Having spent an, let’s just say, intimate morning on the tube it was a relief to arrive in Paris. Greeted by a coach which most of us could get on, we arrived in a hotel on the Seine not far from the Eiffel Tower. A truly beautiful spot, except for the building in front that blocked my tower view! Regardless, there were too many other sights to see, many of which were rooftop gardens that looked more like they were on land than on a building.

As was the main foyer for the Ubidays extraordinaire which welcomed everyone with a spring themed crispness in the heart of the Louvre. The French muscle of the industry was flexed and tensed, was preparing us for it’s line up. Although I was looking forward to seeing what they had, I couldn’t help thinking about wondering around the Louvre after the “main event”. Either way, having an empty museum in the middle of the night was pretty cool.

Hosted by Vernon Kay and shown to our seats by hostesses wearing the coolest orange aprons, we saw a catwalk of games, developers and directors each showing off their next big titles all due out before the end of the year. Phrases like “exciting” and “world exclusive” were continuously used, and each time I’d cringe. Each time though I was surprised and, dare I say, impressed. Each game was exciting. Each game was different. And each game looked like fun.

After an intro from Kay and a show from Alain Corre, Ubi executive director for EMEA (Europe, Middle East, Asia-Pacific) we were show the first trailer and demo of ‘Far Cry 2’.
It’s important to note that no comparison can be made with the previous game. There is no point in comparing it to the previous installation at all. This is a totally different beast that is set in the heart of the African savannah with militiamen as your enemy rather than the impossible mutilated monster/alien types, nor will you be on an island. Instead you’ll be able to stroll the whole world seamlessly, without having to wait for load up screens. The demo was clean, it was impressive, it made you want to play. Not only that, but you have a 50 square kilometres of seamless strolling, or driving, or flying world in which to roam freely. You’ll also have some cool kit that helps you in the field, like a monocular that allows you to identify points of interest on your battered map. It was described as the developers as a “human drama” with the living world as “just a backdrop” to the story. And man, it’s beautiful. Real weather simulation means things like starting a fire on the dry, grassy savannah will depend on direction of wind. Ultimately you’re going to have to think about everything you do. Still, we’re hoping the “human drama”, which we didn’t see much of, side meant to draw you in to the story line isn’t too bad, but being a mercenary never really is.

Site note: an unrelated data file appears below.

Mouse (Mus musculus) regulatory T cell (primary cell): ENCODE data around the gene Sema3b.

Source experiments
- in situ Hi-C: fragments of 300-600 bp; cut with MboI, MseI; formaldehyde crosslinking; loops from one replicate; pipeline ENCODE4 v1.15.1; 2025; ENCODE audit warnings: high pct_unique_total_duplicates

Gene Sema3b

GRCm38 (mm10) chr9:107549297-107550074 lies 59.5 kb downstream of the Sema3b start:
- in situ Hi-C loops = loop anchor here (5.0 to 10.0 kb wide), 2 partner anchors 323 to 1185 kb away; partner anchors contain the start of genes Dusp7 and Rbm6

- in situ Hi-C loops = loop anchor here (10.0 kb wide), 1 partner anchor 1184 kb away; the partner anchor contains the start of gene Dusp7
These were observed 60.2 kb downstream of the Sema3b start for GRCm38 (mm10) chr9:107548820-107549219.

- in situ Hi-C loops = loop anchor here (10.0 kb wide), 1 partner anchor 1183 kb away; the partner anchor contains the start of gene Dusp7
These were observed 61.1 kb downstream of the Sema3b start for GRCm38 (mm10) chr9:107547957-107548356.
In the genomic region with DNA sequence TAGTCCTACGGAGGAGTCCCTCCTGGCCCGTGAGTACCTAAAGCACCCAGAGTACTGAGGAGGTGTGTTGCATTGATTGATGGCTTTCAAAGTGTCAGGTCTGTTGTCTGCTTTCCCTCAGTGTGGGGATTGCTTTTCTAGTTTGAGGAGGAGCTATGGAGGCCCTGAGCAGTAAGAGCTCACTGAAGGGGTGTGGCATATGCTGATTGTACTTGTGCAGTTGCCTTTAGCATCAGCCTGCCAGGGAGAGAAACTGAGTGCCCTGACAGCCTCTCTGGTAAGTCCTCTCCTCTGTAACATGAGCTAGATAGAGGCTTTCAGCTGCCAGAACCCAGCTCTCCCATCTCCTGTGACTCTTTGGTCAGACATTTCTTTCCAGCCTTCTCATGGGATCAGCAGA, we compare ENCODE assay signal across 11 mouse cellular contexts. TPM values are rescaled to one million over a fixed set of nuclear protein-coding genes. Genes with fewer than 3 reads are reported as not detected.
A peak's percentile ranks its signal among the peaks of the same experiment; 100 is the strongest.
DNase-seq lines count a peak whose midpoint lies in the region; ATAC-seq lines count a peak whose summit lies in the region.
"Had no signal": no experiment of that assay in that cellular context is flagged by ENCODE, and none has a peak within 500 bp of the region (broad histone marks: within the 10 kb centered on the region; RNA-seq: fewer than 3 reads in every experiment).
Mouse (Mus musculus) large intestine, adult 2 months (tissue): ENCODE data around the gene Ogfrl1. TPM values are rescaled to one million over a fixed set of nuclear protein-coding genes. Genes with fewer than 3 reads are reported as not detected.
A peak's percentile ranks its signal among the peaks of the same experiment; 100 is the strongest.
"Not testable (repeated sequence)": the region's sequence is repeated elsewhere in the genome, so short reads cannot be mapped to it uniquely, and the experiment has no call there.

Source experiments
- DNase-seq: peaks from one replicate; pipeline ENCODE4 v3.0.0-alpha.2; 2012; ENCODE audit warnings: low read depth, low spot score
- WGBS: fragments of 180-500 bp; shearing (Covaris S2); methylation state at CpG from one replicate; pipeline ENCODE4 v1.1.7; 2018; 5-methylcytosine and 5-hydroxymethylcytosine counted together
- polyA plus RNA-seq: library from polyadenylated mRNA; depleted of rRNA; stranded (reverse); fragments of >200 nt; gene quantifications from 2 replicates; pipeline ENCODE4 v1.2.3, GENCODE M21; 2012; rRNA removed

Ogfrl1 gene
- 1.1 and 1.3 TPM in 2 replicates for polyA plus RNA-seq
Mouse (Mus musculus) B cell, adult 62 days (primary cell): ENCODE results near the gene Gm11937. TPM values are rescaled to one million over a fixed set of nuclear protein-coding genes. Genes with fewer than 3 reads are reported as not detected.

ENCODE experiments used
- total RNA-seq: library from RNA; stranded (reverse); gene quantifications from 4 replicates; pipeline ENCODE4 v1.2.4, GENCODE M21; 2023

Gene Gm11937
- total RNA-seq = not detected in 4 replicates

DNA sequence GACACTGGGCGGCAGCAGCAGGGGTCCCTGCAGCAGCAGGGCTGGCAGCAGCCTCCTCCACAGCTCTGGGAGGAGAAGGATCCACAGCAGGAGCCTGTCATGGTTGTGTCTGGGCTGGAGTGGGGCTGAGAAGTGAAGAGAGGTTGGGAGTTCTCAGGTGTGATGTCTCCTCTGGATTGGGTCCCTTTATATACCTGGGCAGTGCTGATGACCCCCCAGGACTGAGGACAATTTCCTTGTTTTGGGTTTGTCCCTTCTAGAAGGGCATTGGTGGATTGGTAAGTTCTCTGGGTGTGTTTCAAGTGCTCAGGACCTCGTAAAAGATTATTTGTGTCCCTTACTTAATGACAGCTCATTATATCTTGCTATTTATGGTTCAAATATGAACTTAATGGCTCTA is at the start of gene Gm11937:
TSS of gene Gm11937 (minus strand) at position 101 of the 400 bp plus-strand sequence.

And mercenary is something of a trait that the new ‘Prince of Persia’ has. Not really a prince, and no one knows if he’s really from Persia, but hey, you assume the role of a desert guerrilla that is ultimately tamed by a beautiful woman. Meeting Elika, his light in a desert storm (incidentally, there is no ‘Sands of Time’ rewind option), convinces him to go on a war against the darkness. Apart from a teaser trailer and some art work, there wasn’t much more to report on the night. We did get a word with Chris Easton, one of the community managers, so see what he had to say about the forthcoming title.

{PAGE TITLE=Page 2}This was followed by a morale boosting talk by a Colonel reiterating how important loving your soldiers in war was, and trying to recreate that atmosphere in a game. So this was our intro to another game that we could only see a trailer for. This coupled with the fact it’s another FPS WWII themed shooter, I must say, I wasn’t terribly excited. It looked nice, but not as good as ‘Far Cry 2’ and frankly I wasn’t so sure about their idea of a story for ‘Brothers In Arms: Hell’s Highway’.

Then came Tom Clancy. It was no surprise to hear that more development was going to be thrown into the newly, fully acquired and already successful Tom Clancy brand, but the emphasis was specifically how they were going to do it.